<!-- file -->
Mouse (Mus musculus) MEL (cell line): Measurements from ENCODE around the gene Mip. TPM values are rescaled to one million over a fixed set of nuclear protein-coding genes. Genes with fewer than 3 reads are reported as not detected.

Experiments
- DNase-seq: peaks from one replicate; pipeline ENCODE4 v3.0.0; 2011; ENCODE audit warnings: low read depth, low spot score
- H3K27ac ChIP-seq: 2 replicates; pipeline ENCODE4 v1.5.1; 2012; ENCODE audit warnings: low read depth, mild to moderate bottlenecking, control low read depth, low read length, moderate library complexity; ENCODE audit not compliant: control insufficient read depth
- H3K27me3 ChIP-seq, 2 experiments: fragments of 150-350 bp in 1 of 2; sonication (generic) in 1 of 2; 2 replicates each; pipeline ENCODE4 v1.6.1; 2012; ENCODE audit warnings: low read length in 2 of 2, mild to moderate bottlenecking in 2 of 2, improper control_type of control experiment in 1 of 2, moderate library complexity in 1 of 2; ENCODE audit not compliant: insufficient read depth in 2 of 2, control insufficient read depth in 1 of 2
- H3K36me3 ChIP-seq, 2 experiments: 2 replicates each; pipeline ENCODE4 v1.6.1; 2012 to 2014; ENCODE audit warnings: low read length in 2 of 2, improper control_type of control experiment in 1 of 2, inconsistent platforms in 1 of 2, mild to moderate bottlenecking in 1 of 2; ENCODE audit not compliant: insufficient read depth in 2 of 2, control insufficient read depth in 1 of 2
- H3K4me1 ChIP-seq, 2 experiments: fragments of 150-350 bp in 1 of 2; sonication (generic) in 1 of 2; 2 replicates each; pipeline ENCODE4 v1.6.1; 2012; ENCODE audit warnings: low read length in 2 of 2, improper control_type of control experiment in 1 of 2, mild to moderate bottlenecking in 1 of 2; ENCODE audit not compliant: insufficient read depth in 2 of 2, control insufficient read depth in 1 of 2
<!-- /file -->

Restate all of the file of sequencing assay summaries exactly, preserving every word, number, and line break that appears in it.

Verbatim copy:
Mouse (Mus musculus) MEL (cell line): Measurements from ENCODE around the gene Mip. TPM values are rescaled to one million over a fixed set of nuclear protein-coding genes. Genes with fewer than 3 reads are reported as not detected.

Experiments
- DNase-seq: peaks from one replicate; pipeline ENCODE4 v3.0.0; 2011; ENCODE audit warnings: low read depth, low spot score
- H3K27ac ChIP-seq: 2 replicates; pipeline ENCODE4 v1.5.1; 2012; ENCODE audit warnings: low read depth, mild to moderate bottlenecking, control low read depth, low read length, moderate library complexity; ENCODE audit not compliant: control insufficient read depth
- H3K27me3 ChIP-seq, 2 experiments: fragments of 150-350 bp in 1 of 2; sonication (generic) in 1 of 2; 2 replicates each; pipeline ENCODE4 v1.6.1; 2012; ENCODE audit warnings: low read length in 2 of 2, mild to moderate bottlenecking in 2 of 2, improper control_type of control experiment in 1 of 2, moderate library complexity in 1 of 2; ENCODE audit not compliant: insufficient read depth in 2 of 2, control insufficient read depth in 1 of 2
- H3K36me3 ChIP-seq, 2 experiments: 2 replicates each; pipeline ENCODE4 v1.6.1; 2012 to 2014; ENCODE audit warnings: low read length in 2 of 2, improper control_type of control experiment in 1 of 2, inconsistent platforms in 1 of 2, mild to moderate bottlenecking in 1 of 2; ENCODE audit not compliant: insufficient read depth in 2 of 2, control insufficient read depth in 1 of 2
- H3K4me1 ChIP-seq, 2 experiments: fragments of 150-350 bp in 1 of 2; sonication (generic) in 1 of 2; 2 replicates each; pipeline ENCODE4 v1.6.1; 2012; ENCODE audit warnings: low read length in 2 of 2, improper control_type of control experiment in 1 of 2, mild to moderate bottlenecking in 1 of 2; ENCODE audit not compliant: insufficient read depth in 2 of 2, control insufficient read depth in 1 of 2